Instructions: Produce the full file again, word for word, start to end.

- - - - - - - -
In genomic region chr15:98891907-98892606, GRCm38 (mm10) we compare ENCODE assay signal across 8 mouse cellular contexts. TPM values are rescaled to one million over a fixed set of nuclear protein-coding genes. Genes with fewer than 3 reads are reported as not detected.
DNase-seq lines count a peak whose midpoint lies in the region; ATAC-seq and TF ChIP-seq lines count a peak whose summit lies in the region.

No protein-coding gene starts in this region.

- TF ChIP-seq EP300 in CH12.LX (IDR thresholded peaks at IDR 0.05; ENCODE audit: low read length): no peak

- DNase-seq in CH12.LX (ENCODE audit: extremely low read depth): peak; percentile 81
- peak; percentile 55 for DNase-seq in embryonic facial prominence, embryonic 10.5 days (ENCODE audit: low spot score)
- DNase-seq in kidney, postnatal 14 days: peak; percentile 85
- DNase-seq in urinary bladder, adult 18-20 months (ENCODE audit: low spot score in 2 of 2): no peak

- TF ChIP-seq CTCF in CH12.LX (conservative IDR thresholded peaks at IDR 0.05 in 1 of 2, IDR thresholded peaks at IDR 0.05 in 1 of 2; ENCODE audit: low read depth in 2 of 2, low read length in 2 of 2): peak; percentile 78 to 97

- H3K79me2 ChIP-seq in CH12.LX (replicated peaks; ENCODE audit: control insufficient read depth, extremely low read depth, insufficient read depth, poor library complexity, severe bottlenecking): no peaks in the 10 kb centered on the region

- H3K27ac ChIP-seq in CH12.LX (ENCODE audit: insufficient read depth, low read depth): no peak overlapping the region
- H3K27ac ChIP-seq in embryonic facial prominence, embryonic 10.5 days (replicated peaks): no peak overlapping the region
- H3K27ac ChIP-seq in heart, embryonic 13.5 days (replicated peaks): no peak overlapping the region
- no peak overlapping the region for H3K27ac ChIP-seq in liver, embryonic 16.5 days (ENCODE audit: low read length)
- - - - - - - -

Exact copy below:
In genomic region chr15:98891907-98892606, GRCm38 (mm10) we compare ENCODE assay signal across 8 mouse cellular contexts. TPM values are rescaled to one million over a fixed set of nuclear protein-coding genes. Genes with fewer than 3 reads are reported as not detected.
DNase-seq lines count a peak whose midpoint lies in the region; ATAC-seq and TF ChIP-seq lines count a peak whose summit lies in the region.

No protein-coding gene starts in this region.

- TF ChIP-seq EP300 in CH12.LX (IDR thresholded peaks at IDR 0.05; ENCODE audit: low read length): no peak

- DNase-seq in CH12.LX (ENCODE audit: extremely low read depth): peak; percentile 81
- peak; percentile 55 for DNase-seq in embryonic facial prominence, embryonic 10.5 days (ENCODE audit: low spot score)
- DNase-seq in kidney, postnatal 14 days: peak; percentile 85
- DNase-seq in urinary bladder, adult 18-20 months (ENCODE audit: low spot score in 2 of 2): no peak

- TF ChIP-seq CTCF in CH12.LX (conservative IDR thresholded peaks at IDR 0.05 in 1 of 2, IDR thresholded peaks at IDR 0.05 in 1 of 2; ENCODE audit: low read depth in 2 of 2, low read length in 2 of 2): peak; percentile 78 to 97

- H3K79me2 ChIP-seq in CH12.LX (replicated peaks; ENCODE audit: control insufficient read depth, extremely low read depth, insufficient read depth, poor library complexity, severe bottlenecking): no peaks in the 10 kb centered on the region

- H3K27ac ChIP-seq in CH12.LX (ENCODE audit: insufficient read depth, low read depth): no peak overlapping the region
- H3K27ac ChIP-seq in embryonic facial prominence, embryonic 10.5 days (replicated peaks): no peak overlapping the region
- H3K27ac ChIP-seq in heart, embryonic 13.5 days (replicated peaks): no peak overlapping the region
- no peak overlapping the region for H3K27ac ChIP-seq in liver, embryonic 16.5 days (ENCODE audit: low read length)